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I've heard anecdotal accounts of people adding extra sugar (more than the recommended amounts) to their secondary fermentation when brewing dark ales such as stouts and porters. Apparently this can be even better if brown sugar is used. I have heard that some added up to 1Kg extra!

Have people tried this? How much can be considered the 'right' amount to add?

Thanks for your time

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I've heard a lot of guys who make a lot of British styles advocate an 80/10/10 ration of base malt/sugar/crystal malt for their beers, so a lot of traditional porters and stouts have that sugar in there to lighten them up a bit. –  Graham May 7 '12 at 13:24

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I think its a function of whether one likes the flavors it contributes. Its pretty subjective person to person. I for one think my dark ales are fine without the need of sugars. Using things like brown sugar, maple syrup, honey or molasses can add a different dimension. But straight up sugar really doesn't do anything for the beer.
If your fermentation practices are spot on simple table sugars come out basically flavorless, as they are nearly 100% fermentable under the right conditions.

Adding sugar to the secondary might be asking for trouble as well. If your yeast have already pooped out or the alcohol level is fairly strong (>8%) then the sugar might not ferment out enough and that will leave the beer sweeter than it should be.

I don't think there is a right answer to this question though. Try it with a side by side and decide for yourself.

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Sugar adds alcohol and lowers body. Small amounts of table sugar won't affect flavor much, but large amounts can yield a taste that's described as "cidery". Brown sugar will add some small amount of flavor, but not as much as you might expect.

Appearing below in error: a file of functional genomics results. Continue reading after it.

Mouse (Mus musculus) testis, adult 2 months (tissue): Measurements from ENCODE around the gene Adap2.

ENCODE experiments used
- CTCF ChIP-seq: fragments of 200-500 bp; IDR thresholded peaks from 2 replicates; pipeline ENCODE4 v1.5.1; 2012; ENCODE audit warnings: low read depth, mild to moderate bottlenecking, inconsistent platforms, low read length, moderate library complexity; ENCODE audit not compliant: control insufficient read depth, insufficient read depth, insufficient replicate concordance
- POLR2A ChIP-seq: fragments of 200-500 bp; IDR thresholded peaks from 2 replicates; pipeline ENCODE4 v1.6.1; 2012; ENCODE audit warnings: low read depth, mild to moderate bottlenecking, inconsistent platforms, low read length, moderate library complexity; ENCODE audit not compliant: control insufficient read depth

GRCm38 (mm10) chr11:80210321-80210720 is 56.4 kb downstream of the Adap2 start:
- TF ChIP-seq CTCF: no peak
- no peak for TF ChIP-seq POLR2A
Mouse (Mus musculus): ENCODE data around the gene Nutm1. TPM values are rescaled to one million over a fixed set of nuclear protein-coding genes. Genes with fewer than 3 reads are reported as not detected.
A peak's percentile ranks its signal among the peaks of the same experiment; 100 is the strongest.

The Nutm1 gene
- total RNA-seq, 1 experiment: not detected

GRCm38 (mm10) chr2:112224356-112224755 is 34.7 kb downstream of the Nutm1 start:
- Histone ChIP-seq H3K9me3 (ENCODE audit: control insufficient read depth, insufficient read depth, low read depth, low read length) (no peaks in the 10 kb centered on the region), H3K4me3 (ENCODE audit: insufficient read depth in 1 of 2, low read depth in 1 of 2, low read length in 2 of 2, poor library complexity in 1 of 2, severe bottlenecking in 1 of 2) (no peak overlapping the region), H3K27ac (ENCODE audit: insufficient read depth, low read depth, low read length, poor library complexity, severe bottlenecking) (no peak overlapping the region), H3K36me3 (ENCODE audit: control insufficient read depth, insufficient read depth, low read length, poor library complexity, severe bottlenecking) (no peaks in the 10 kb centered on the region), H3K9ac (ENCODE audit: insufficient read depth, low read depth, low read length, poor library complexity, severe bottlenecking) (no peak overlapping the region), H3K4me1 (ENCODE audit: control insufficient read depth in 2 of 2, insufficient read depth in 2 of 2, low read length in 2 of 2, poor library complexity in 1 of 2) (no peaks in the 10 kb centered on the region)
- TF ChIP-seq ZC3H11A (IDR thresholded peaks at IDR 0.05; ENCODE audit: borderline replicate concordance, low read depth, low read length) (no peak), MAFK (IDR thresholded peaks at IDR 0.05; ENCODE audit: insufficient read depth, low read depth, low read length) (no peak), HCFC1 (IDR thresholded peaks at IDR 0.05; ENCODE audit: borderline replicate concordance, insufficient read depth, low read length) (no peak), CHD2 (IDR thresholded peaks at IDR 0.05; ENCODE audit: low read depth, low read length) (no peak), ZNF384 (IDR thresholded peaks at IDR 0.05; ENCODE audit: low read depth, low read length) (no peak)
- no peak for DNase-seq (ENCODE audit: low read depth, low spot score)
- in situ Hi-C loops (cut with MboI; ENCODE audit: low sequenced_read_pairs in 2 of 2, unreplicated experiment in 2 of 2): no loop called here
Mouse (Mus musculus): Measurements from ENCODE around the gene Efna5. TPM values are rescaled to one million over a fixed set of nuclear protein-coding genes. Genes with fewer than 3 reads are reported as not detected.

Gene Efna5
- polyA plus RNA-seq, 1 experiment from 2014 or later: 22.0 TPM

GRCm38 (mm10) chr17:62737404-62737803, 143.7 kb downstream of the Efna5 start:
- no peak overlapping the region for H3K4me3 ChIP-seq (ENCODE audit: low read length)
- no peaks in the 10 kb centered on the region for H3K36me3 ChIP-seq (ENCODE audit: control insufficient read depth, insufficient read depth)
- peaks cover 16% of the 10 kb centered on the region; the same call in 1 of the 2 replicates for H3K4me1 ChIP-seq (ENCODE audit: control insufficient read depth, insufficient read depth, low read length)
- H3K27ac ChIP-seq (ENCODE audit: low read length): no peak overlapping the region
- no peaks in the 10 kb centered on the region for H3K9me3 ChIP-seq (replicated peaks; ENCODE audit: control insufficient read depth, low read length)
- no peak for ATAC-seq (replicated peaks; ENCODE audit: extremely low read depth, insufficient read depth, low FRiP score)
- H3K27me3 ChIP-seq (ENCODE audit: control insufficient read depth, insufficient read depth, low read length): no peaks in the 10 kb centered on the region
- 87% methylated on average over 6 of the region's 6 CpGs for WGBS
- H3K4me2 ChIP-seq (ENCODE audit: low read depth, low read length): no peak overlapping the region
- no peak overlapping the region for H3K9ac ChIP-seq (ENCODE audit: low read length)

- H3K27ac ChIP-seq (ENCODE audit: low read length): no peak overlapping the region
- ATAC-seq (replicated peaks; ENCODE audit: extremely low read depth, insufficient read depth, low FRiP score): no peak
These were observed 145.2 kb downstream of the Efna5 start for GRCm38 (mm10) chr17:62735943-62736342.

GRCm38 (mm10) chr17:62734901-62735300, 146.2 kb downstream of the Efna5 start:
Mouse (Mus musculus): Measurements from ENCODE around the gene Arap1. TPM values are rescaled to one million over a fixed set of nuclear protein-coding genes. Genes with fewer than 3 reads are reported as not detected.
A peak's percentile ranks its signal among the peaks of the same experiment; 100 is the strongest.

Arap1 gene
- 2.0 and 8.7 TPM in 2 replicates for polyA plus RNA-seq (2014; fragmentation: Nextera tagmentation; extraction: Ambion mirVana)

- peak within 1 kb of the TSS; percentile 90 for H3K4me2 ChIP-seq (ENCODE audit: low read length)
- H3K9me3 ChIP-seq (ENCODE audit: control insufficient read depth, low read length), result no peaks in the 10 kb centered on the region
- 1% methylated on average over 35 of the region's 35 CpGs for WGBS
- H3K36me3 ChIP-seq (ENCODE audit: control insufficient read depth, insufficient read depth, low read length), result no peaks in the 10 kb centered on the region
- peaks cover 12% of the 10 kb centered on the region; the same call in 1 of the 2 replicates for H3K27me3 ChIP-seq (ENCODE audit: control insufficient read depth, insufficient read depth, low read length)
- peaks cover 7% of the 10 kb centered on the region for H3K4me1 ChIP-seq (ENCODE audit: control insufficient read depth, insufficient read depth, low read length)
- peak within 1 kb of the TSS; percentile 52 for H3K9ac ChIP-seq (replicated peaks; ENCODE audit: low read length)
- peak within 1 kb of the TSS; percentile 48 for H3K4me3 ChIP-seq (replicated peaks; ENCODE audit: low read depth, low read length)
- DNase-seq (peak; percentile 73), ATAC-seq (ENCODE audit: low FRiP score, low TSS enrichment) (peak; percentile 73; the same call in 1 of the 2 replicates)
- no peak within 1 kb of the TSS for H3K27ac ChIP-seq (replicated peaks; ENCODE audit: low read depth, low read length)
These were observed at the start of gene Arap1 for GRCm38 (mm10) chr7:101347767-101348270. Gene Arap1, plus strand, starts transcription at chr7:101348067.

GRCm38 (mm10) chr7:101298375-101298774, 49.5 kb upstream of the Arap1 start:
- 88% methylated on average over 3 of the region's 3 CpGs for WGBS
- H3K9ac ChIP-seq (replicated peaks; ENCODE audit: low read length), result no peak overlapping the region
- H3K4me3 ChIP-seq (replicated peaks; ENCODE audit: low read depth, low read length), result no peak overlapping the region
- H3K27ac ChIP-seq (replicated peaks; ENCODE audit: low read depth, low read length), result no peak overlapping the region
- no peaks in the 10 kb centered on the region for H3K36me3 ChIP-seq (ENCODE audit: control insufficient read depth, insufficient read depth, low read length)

If you like your dark ales light bodied and high alcohol, go ahead and add some sugar. It's not, as far as I know, traditional for any dark ales to be brewed with sugar. Myself, I add table sugar to my Belgian tripel and saison beers, but nothing else.

The guideline is usually to have sugar contribute no more than 20% of fermentables. For example, if the starting graviy of your beer is 1.080, no more than 16 points of gravity should come from sugar. Sugar provides 46 points per pound per gallon. So for 5 gallons, that works out to about 1.7 pounds of sugar.

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Sugar doesn't lower body. If sugar is used to replace some of the base malt then the body is thinned out. But if you were going to make a 1.055OG stout it would still finish with the same body if you added 5-10 points of table sugar to it. If you replaced base malt with sugar so that the OG of the base malt additions was 1.045, then the beer would be thinner. The OP is referring to adding sugar as an extra not a replacement. And sugar additions don't = cider flavors. –  brewchez May 5 '12 at 12:46
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True. What I should have said is that a beer made with sugar will have less body than an all malt beer of the same strength. –  Tobias Patton May 5 '12 at 14:10
    
Thanks for the answer - it is an interesting topic I think, and of course incredibly subjective. I was just wondering whether anyone had done this themselves (not necessarily sugar as the 'extra' in the secondary fermentation stage - but anything like that really). –  Luke May 17 '12 at 12:36

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